martes, abril 2, 2024

People with long-term COVID symptoms will be eligible for disability, Biden says

The Biden administration announced Monday that long Covid, a condition where people experience long-term Covid-19 symptoms long after clearing the actual virus from their system, could be considered a disability under civil rights laws.

WASHINGTON – (HHS) – The U.S. Department of Health and Human Services (HHS) and the U.S. Department of Justice (DOJ) are jointly publishing guidance on how “long COVID” can be a disability under the ADA, Section 504 of the Rehabilitation Act, and Section 1557 of the Affordable Care Act.

Some people continue to experience symptoms that can last weeks or months after first developing COVID-19.  This can happen to anyone who has had COVID-19, even if the initial illness was mild.  People with this condition are sometimes called “long-haulers”— and the condition they have is known as “long COVID.”

With the rise of long COVID as a persistent and significant health issue, the HHS Office for Civil Rights (OCR) and the DOJ Civil Rights Division have joined together to provide this new guidance.  This guidance explains that long COVID can be a disability under the ADA, Section 504 of the Rehabilitation Act of 1973, and Section 1557 of the Affordable Care Act, and explains how these laws may apply.  Each of these federal laws protects people with disabilities from discrimination.  This guidance also provides resources for additional information and best practices.

The guidance is on the HHS website at and on the DOJ website at

“Some individuals recover quickly from COVID, but others experience debilitating long-term impairments that substantially limit major life activities,” said Robinsue Frohboese, Acting Director of OCR. “Today’s guidance makes clear that these individuals are entitled to equal opportunities and full participation in all aspects of life.  We honor the 31st anniversary of the ADA, a law that established ‘a clear and comprehensive national mandate for the elimination of discrimination against individuals with disabilities,’ and deepen our commitment to enforcing federal civil rights laws.  OCR is committed to advancing the principles of non-discrimination and equity and will continue to provide guidance so that consumers understand their rights and providers fulfill their obligations.”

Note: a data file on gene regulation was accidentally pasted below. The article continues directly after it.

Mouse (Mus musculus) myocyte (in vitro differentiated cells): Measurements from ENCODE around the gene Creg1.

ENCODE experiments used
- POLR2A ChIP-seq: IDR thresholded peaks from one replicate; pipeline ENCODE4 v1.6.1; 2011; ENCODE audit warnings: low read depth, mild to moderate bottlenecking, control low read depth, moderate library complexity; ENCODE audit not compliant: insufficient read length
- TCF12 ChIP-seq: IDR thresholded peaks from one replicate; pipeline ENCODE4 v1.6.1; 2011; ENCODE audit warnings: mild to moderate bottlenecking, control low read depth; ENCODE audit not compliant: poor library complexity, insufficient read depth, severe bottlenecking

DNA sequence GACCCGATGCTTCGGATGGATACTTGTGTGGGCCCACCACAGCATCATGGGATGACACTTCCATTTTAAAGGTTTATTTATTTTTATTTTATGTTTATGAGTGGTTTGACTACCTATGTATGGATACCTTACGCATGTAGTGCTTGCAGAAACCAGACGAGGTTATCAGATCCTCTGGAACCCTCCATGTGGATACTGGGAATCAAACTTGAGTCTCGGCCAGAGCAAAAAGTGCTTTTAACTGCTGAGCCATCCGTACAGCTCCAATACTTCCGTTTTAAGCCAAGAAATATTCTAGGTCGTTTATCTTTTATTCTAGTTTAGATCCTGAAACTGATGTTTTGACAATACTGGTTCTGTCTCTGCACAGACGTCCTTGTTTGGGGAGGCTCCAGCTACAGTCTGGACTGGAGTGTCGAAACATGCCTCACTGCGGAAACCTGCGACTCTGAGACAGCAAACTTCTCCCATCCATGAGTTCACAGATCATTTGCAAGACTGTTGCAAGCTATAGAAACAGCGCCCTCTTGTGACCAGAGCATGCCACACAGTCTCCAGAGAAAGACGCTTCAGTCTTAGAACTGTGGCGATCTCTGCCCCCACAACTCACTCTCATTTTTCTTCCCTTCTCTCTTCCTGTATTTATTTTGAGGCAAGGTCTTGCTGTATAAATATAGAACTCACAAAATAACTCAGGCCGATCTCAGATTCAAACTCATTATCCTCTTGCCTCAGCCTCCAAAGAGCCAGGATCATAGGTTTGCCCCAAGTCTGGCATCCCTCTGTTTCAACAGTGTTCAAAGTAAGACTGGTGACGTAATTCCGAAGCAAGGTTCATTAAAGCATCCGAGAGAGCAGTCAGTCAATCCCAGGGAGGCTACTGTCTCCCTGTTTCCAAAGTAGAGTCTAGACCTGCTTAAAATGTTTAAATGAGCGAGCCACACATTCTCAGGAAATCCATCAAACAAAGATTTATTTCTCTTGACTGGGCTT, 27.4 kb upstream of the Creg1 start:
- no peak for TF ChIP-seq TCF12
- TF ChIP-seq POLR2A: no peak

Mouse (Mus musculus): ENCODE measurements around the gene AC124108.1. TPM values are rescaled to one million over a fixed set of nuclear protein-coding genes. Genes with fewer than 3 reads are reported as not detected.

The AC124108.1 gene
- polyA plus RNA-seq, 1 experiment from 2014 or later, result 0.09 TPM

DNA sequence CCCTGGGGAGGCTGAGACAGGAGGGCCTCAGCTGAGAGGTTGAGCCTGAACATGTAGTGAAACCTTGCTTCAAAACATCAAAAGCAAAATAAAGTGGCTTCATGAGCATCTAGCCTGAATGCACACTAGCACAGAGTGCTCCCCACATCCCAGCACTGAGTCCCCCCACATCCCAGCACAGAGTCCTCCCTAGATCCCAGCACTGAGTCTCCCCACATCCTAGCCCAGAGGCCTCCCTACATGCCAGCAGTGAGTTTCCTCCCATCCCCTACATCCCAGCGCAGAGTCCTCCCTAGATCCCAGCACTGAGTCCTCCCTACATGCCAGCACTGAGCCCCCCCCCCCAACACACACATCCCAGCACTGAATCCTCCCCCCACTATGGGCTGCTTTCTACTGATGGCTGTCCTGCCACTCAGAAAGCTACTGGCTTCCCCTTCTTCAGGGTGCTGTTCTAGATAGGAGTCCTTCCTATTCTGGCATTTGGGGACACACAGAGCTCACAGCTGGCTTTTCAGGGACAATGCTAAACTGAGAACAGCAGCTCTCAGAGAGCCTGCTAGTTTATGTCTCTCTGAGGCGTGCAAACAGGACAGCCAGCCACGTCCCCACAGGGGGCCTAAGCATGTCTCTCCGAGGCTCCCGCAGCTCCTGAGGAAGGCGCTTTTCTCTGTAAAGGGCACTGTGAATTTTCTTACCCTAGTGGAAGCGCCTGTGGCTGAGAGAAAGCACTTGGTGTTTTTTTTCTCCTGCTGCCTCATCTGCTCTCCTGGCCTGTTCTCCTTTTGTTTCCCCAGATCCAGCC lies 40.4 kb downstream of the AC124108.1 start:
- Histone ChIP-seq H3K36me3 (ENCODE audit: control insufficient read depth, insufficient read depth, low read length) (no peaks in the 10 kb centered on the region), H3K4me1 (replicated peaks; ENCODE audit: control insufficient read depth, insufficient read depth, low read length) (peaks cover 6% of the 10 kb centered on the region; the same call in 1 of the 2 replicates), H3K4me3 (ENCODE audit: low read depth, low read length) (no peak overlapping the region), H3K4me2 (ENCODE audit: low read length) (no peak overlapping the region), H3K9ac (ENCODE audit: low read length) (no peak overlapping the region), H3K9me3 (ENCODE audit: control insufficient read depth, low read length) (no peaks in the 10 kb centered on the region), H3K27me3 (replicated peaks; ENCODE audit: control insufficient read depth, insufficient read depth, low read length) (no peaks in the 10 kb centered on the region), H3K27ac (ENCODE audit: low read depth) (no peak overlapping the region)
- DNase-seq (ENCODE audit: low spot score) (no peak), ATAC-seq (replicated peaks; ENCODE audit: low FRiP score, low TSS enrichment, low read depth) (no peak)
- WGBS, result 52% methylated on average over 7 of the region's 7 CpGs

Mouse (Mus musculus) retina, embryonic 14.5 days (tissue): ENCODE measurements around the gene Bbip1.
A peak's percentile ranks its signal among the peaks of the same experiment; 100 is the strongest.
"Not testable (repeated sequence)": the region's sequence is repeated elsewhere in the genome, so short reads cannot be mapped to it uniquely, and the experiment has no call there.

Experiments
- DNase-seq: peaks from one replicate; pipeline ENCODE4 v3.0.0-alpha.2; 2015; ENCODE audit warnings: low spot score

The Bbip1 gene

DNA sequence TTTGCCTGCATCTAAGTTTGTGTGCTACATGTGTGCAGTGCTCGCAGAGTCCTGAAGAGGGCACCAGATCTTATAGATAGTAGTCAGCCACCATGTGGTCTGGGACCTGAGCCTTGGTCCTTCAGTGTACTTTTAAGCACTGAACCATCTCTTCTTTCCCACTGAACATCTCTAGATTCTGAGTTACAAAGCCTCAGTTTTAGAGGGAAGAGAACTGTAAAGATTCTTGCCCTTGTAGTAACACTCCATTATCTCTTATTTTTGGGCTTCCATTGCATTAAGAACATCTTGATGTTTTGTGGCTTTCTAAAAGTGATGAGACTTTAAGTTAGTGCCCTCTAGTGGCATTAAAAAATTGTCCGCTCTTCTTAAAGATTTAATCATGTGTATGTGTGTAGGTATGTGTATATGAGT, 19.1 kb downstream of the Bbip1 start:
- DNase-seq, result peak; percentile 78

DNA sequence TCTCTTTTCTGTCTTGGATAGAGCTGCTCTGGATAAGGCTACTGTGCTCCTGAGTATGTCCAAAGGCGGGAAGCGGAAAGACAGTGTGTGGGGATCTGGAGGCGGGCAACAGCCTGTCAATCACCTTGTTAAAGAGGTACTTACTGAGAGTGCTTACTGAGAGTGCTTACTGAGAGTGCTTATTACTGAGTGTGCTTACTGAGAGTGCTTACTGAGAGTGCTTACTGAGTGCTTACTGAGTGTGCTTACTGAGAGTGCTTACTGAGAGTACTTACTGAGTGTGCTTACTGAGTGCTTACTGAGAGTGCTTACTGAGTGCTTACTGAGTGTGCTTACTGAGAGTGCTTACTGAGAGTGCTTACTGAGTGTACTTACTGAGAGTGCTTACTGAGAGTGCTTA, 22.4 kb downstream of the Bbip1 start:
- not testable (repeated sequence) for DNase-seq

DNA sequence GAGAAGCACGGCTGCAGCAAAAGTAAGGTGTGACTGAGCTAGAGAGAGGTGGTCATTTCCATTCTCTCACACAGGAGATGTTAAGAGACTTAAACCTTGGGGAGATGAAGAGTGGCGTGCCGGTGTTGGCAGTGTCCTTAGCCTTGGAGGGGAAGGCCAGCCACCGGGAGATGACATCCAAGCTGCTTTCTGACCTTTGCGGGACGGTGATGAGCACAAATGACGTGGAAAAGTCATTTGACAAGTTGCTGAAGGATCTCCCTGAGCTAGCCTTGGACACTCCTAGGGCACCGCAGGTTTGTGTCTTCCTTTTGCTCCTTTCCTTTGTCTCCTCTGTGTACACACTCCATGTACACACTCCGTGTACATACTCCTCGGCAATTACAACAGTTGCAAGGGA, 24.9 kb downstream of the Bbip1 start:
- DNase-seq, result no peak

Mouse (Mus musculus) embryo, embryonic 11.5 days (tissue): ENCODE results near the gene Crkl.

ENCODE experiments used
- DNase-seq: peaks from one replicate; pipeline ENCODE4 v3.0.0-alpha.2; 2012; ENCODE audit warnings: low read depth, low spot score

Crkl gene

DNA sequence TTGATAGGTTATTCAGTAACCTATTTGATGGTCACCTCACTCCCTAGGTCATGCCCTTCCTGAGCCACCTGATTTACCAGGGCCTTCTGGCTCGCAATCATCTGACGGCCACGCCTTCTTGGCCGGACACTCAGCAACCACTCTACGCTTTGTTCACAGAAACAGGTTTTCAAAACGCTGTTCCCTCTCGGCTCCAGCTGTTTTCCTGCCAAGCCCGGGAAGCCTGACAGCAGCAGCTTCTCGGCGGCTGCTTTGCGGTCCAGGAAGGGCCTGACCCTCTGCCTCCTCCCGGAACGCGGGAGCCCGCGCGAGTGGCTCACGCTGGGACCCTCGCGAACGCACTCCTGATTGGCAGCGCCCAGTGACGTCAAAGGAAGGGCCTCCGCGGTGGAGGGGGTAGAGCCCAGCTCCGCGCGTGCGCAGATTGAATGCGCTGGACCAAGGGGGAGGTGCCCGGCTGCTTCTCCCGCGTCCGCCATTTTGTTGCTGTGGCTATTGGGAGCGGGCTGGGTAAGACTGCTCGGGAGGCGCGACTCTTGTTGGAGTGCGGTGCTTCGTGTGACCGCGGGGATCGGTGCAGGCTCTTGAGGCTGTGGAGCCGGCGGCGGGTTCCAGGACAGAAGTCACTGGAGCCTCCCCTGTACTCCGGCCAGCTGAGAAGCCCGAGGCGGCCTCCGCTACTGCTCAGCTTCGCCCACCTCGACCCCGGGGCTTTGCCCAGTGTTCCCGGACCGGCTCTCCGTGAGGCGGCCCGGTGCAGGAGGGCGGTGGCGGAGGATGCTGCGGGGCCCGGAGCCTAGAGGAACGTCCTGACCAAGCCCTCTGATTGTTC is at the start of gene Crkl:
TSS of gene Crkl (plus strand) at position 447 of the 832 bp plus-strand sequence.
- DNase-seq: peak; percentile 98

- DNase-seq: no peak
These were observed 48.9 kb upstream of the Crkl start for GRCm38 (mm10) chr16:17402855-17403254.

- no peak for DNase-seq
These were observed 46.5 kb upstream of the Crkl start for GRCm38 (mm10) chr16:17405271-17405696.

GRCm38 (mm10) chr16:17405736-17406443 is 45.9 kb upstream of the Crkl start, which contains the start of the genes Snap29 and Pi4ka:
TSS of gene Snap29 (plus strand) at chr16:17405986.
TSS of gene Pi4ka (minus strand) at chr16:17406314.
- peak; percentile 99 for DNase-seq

“The ADA is one of our most transformative civil rights laws, helping to ensure that our schools, courthouses, townhalls, businesses and workplaces are open to all people, regardless of their disability status,” said Assistant Attorney General Kristen Clarke of the Justice Department’s Civil Rights Division.  “This anniversary, we recognize the ongoing challenges to full equality, including COVID-19’s devastating and disproportionate impact on people with disabilities.  As many of our neighbors find themselves with long-lasting effects from COVID-19, we are committed to making sure that people understand their rights under federal nondiscrimination laws.  The Department of Justice will vigorously enforce the ADA and other federal civil rights laws to ensure that as the Nation responds to, and recovers from, COVID-19, and that those with disabilities are full and equal partners in that recovery.”

This guidance, along with a directory of resources available through programs funded by the Administration for Community Living (ACL), was shared this morning by the White House as part of a comprehensive package of resources for people with long COVID, which you can find here:

“It’s critical that we ensure people who have disabilities as a result of long COVID are aware of their rights under federal nondiscrimination laws,” said Alison Barkoff, Acting Administrator and Assistant Secretary for Aging at the Administration for Community Living at HHS. “It also is crucial that they know how to connect to services and supports available if they now need assistance to live in their own homes, go to school or work, or participate in their communities.”

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